From: Roland (roland.schwarz_at_[hidden])
Date: 2004-08-01 23:30:14
On Sun, 01 Aug 2004 21:28:30 -0500 "Aaron W. LaFramboise" <aaronrabiddog51_at_[hidden]> wrote:
> The trouble is that we actually want the callback field to point to
> ___xl_a + 4, not at ___xl_a itself, which is zero. The tlssup.obj that
> is part of MSVC6's runtime libraries gets this wrong, and so the TLS
> callback list pointed to by the TLS directory looks like this:
> [null pointer][user-specified callback][null pointer]
> In other words, whatever bit of the PE loader responsible for calling
> the TLS callbacks hits that first null, thinks (correctly) that it is
> the end of the list, and never calls any of the callbacks.
Unfortunately this seems to be not enough. Even when the first entry
is not zero (tried to set it to dummy stub) my callback allocated via
.CRT$XLB does not get called, there are still lot of zeroes in between.
It seems as if the linker has a minimum size when emiting data segements.
> In any case, the runtime fixup you mention appears to fix this, although
> it might be doing more work that it needs to (you just need to replace
> that first zero with something valid). I must admit I am slightly
> concerned about modifying an PE image at runtime to make it correct, for
> the same reason I am concerned with hooking in production code.
Hmm. Do I really modify the PE image? I am just modifying data that lies in the
data segment. Isn't this ok? What are your concerns?
And, then: even Microsoft relies on modifying in memory read only segments.
I learned this at some time when I was interested in those "first level exceptions"
that you can see in the debugger at times, but never get through to your program.
They are used to create a copy of the RO memory on the fly, so that it can be
written. And yes this has been seen in production code.
But again I don't think we are doing something simmilar ugly here.
What I would be concerned of is, that someone else already
has taken reference of an item I am moving away. This however
could be easily solved by providing a non null nop-callback, in
place of the zeroes.
But thread shutdown would last longer of course.
> It seems a little hackish, and it seems like it might cause suprising
> behavior. The alternative is to provide an implementation of tlssup.obj
> that isn't broken, but this is also slightly hackish (although it does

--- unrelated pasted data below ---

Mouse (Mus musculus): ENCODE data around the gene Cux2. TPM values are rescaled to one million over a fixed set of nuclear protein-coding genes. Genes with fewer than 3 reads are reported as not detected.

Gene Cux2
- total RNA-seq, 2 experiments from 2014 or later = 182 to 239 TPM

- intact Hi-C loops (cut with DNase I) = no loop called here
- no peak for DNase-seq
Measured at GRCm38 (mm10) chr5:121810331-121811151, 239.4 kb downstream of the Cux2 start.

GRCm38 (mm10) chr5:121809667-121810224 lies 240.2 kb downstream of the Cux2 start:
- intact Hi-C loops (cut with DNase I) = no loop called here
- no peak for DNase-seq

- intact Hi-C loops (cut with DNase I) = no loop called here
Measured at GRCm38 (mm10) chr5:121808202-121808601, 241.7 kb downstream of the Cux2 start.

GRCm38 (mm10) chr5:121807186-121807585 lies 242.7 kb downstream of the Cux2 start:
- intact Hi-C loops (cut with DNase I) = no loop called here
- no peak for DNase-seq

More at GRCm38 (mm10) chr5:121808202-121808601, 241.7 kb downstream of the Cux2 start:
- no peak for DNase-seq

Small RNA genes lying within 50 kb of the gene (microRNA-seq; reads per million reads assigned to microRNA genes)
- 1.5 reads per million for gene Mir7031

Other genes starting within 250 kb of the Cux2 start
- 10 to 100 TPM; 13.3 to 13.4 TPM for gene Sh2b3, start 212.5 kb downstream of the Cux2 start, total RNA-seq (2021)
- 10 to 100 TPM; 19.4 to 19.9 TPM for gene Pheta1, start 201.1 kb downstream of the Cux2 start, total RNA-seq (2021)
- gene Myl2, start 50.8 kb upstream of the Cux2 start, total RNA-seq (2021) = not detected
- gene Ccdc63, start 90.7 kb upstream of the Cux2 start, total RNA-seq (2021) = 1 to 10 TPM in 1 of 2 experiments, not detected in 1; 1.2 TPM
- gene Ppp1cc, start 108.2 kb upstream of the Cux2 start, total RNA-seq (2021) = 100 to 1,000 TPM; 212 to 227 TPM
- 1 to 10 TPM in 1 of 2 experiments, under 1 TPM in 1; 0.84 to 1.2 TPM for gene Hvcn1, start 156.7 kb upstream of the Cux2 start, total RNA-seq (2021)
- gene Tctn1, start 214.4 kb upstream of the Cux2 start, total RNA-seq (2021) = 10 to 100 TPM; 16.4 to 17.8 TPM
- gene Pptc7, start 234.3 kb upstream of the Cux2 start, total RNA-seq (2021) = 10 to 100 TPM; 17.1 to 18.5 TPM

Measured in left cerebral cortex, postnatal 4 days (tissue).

> at least produce an image that is correct with no runtime fixups needed).
> I was hoping there might be some sort of way to tweak something or other
> to make the real MSVC6 tlssup.obj behave correctly, but there does not
> seem to be any way other than doing some sort of runtime fixup, or
> flat-out replacing the whole object.
Reading your post again I am not anymore sure if the linker really is
doing the expected thing here. As it is for now, holes of zeroes are
normal, but PE directory requires contiguous behaviour you say?
The .CRT$XIC startup code fixes the very same problem for the startup code
the following way:
while ( pfa < pfz )
if ( *pfa != 0 )
Doing the same in the tlssup code replacement would do a lot of
unnecessary looping on every thread startup/shutdown. I cannot
believe that this is intended (or desirable).
> In any case, no sort of runtime fixup should be done on anything other
> than MSVC6, since later versions seem to get it right.
Agreed. This callback never was used in MSVC6 so it is a hack however
you view it. Obviously we are the first to use it ever.
> Also, on a unrelated point, is there any reason to use the .CRT$XC
> section directly rather than use a global class? They're really the
> same thing, but the entire .CRT section is undocumented, and not very
> well known. It seems unnecessary to depend upon that interface if there
> is no particular gain from using it over the well-defined interface.
Yes. We need to run after the last global c-tor has finished to be sure that
all our thread_specific_ptr ctors have been called. This is because I rely on
the well documented behaviour of the atexit function that I use at this time
to schedule the main-thread exit. This in turn will cause that it will be run before
any of the global dtors (e.g. thread_specific_ptr) get to live. This is to solve for
the wrong dtor ordering problem.
If you know an other well documented way how to achieve this I would prefer
it of course. BTW: global ctor execution order (as to my knowledge) is not
specified by the C++ standard.
And then I think the method used is by no way less "documented" and "reliable"
than the TLS callback. (Did you check out my link to godeguru?)
And then, CRT relies on it to such an extent, that it is unlikely to change (without
beeing replaced by a more capable means).
To summarize: I think you have found the second least hackish solution of all using
TLS callback. My original proposal (using the piggy pack DLL) uses _only_
documented API's for implementation. But it looks ugly.
I would vote for using TLS-callback, but commenting out the fixup-code when
used for MSVC7.
And then: should there be any unforeseeable problems in the future we always
can revert back to the piggy-pack-DLL solution without (noticeable) effect for the
user of the library.
What do you think?